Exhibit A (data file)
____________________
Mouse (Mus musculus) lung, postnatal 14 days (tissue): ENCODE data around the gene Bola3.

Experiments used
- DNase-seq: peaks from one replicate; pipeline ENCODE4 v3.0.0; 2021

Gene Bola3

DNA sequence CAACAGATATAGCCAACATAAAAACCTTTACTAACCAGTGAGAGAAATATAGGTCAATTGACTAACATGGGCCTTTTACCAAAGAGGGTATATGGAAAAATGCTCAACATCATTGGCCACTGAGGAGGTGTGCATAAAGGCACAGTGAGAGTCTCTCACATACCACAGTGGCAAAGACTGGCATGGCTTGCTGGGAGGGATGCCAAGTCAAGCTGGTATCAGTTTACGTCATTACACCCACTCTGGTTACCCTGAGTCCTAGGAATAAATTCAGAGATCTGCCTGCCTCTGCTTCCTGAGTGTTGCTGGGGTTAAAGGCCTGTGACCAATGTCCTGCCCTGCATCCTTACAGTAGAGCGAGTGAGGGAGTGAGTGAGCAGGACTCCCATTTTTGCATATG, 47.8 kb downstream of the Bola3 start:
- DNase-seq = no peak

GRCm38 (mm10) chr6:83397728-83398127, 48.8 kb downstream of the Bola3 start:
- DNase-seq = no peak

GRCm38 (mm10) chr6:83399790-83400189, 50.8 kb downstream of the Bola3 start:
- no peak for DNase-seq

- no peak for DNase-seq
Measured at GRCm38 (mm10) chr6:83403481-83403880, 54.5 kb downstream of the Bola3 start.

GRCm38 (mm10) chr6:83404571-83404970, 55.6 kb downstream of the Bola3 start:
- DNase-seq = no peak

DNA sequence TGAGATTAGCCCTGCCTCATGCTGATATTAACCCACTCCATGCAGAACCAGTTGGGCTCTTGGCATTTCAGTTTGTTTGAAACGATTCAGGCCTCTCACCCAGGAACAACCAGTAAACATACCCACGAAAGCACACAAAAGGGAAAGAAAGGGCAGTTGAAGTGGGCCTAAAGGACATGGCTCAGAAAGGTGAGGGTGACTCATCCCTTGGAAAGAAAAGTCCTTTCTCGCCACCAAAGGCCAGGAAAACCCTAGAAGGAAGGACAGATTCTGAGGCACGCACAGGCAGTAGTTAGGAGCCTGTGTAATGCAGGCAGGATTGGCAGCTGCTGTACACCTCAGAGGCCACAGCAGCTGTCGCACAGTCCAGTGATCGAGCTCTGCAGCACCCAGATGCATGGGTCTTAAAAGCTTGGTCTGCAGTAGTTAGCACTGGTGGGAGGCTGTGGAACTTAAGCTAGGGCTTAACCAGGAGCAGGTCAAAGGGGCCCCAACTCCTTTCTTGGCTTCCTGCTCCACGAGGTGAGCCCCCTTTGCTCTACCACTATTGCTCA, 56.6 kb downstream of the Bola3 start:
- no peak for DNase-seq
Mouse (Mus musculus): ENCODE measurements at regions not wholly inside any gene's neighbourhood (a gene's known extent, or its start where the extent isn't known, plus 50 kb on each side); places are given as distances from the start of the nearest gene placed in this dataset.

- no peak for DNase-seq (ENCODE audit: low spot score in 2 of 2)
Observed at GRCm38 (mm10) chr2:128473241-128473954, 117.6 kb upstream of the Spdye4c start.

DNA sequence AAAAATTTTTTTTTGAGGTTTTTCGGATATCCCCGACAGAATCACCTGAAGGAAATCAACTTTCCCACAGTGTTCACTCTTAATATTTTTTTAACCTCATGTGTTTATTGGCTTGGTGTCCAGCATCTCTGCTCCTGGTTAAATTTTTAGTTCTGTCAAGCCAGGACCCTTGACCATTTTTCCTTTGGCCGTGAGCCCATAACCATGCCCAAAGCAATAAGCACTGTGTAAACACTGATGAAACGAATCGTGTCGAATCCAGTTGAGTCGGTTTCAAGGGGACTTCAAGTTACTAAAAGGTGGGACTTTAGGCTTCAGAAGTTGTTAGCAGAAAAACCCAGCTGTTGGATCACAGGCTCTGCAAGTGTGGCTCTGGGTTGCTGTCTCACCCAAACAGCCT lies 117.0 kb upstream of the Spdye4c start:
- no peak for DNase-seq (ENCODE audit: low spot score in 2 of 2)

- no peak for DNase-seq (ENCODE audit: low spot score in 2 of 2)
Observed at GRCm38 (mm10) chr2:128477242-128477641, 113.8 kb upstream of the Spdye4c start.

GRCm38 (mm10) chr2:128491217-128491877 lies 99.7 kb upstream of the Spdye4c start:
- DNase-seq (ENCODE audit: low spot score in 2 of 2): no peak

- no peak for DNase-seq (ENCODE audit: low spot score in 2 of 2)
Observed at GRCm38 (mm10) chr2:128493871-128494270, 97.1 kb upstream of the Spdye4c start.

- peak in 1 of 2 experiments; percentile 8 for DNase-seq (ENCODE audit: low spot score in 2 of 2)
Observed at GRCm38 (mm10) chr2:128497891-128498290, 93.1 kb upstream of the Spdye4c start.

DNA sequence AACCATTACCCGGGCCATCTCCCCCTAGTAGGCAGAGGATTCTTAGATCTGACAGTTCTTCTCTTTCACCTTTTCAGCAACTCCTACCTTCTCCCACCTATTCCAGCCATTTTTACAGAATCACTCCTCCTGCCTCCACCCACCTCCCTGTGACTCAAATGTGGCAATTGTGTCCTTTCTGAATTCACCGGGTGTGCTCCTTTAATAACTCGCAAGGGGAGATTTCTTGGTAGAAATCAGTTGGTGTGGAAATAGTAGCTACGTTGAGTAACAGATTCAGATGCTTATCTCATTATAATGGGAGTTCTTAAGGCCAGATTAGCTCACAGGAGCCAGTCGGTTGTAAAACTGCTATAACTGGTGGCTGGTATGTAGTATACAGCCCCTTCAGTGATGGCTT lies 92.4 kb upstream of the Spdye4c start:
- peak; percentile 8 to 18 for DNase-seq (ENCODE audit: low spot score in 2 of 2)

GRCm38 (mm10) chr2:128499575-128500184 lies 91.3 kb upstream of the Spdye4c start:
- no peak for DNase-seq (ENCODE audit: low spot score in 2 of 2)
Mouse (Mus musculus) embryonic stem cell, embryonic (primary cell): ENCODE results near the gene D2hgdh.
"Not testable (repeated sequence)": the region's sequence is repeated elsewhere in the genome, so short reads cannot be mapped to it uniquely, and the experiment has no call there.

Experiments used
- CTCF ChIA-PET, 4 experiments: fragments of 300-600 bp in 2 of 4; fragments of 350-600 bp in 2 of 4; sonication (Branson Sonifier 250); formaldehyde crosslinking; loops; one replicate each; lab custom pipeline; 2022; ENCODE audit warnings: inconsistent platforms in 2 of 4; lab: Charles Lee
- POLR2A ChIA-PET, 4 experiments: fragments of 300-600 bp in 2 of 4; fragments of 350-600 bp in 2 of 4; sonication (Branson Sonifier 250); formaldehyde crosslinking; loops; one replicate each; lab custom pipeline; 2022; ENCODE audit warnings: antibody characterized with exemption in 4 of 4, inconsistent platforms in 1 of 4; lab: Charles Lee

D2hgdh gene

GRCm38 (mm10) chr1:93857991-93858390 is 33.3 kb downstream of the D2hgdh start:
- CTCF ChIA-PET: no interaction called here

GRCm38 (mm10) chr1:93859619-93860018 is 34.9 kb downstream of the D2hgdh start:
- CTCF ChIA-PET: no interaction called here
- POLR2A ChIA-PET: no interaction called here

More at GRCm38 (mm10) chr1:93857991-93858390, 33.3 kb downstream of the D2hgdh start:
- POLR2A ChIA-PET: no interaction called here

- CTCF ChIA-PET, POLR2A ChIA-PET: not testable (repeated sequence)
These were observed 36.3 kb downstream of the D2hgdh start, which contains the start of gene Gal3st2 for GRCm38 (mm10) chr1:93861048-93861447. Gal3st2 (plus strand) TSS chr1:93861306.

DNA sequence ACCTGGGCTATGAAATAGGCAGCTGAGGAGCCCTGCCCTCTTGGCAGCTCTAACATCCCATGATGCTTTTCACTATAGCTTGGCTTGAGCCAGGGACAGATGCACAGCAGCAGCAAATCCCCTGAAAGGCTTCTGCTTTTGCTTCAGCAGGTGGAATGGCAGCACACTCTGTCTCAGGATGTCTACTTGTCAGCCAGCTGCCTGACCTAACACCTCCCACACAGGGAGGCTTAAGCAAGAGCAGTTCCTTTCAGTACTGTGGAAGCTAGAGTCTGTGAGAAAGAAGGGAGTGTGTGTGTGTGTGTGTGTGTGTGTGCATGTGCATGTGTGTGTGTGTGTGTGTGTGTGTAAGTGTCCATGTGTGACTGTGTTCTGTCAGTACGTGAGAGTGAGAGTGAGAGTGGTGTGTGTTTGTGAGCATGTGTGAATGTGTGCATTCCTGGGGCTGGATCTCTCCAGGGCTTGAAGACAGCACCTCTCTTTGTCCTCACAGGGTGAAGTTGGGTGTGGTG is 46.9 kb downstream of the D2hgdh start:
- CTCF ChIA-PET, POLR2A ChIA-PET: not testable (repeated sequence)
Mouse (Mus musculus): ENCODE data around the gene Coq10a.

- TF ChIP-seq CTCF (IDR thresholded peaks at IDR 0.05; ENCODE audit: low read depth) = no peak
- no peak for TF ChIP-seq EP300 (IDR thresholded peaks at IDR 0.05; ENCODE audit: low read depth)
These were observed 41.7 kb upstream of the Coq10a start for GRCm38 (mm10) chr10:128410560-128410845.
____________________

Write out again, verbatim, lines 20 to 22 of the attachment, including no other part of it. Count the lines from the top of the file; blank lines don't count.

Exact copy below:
DNA sequence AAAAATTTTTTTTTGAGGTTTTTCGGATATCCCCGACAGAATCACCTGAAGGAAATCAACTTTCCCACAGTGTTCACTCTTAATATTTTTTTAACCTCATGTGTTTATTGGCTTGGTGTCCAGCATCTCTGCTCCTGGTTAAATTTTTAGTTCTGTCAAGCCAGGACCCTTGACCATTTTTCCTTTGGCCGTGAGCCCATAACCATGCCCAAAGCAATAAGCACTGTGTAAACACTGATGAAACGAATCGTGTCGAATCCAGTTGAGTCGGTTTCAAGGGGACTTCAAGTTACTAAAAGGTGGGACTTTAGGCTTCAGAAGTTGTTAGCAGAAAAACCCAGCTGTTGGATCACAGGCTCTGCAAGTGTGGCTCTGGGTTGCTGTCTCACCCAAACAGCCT lies 117.0 kb upstream of the Spdye4c start:
- no peak for DNase-seq (ENCODE audit: low spot score in 2 of 2)

- no peak for DNase-seq (ENCODE audit: low spot score in 2 of 2)